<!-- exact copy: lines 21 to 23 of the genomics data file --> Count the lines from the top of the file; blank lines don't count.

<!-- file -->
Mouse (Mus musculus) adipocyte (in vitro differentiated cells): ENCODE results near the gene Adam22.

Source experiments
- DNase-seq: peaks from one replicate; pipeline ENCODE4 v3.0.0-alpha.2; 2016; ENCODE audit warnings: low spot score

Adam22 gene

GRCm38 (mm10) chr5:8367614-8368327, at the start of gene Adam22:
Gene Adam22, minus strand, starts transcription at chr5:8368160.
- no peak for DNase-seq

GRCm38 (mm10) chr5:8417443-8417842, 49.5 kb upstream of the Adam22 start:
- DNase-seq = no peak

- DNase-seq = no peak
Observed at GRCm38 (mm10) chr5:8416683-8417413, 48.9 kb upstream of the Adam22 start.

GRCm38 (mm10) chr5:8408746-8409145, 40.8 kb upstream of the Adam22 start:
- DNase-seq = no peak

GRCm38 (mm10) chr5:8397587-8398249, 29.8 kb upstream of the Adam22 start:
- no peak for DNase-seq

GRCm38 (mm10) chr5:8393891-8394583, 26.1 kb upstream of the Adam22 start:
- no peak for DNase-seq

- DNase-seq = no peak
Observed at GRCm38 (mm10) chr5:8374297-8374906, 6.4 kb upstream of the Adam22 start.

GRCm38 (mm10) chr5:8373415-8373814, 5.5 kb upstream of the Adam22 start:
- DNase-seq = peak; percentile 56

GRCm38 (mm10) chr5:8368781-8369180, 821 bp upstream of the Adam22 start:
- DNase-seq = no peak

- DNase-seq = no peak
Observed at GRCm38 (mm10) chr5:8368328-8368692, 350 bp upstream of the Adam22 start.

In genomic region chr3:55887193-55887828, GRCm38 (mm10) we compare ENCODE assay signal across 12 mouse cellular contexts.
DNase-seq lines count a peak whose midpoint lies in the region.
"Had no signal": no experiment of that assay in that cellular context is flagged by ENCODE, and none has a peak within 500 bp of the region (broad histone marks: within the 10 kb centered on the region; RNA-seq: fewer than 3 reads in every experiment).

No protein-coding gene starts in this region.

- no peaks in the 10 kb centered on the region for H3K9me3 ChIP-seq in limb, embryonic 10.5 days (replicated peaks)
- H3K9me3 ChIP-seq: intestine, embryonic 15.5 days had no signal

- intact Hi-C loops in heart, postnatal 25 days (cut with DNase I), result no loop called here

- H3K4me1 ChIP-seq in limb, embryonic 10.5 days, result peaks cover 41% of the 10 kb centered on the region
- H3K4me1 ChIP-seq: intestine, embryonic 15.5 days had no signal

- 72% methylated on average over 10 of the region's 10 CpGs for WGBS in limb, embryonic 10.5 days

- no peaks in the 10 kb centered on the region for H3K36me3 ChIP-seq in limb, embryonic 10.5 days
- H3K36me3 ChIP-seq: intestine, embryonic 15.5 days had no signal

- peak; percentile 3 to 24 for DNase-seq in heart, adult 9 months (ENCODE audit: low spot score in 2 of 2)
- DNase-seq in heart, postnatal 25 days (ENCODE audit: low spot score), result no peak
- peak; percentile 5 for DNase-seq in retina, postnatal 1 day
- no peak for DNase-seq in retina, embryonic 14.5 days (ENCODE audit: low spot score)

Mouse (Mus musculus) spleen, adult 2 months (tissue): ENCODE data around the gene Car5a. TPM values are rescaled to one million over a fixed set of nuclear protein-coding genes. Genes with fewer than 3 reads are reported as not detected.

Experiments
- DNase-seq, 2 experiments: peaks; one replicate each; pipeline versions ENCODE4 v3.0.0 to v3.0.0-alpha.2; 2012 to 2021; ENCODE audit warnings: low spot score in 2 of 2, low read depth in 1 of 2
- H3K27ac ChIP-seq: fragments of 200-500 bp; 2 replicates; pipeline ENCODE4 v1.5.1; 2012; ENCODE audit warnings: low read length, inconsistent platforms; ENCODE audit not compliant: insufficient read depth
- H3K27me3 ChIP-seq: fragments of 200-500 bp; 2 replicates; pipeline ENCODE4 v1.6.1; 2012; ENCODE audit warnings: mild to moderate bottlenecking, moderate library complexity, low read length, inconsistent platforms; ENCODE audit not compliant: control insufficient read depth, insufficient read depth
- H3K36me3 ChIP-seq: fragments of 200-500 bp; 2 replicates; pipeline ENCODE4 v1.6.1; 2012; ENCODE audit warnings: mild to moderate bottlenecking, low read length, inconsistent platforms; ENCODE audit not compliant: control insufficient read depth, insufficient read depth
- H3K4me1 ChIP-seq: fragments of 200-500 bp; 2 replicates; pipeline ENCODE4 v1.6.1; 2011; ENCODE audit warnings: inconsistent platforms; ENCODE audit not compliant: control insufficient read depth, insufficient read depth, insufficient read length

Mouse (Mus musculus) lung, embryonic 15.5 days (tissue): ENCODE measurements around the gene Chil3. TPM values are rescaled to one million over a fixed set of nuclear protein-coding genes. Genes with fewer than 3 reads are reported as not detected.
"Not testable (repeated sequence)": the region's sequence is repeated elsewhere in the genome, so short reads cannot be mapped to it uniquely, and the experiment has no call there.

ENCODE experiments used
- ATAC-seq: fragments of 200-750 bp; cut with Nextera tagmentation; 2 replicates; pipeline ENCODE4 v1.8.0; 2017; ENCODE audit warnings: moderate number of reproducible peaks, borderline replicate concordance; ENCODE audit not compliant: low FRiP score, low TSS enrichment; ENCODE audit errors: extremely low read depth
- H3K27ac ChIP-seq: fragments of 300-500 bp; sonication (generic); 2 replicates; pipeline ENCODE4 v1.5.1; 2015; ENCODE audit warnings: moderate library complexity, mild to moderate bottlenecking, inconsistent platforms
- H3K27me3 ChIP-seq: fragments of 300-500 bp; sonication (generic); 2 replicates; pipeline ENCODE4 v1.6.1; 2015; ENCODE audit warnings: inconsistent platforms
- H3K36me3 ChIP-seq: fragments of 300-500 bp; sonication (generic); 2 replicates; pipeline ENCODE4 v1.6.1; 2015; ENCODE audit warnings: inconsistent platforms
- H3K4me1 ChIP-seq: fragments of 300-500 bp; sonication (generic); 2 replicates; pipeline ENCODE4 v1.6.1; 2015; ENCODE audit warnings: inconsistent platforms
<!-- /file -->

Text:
- DNase-seq = peak; percentile 56

GRCm38 (mm10) chr5:8368781-8369180, 821 bp upstream of the Adam22 start:
- DNase-seq = no peak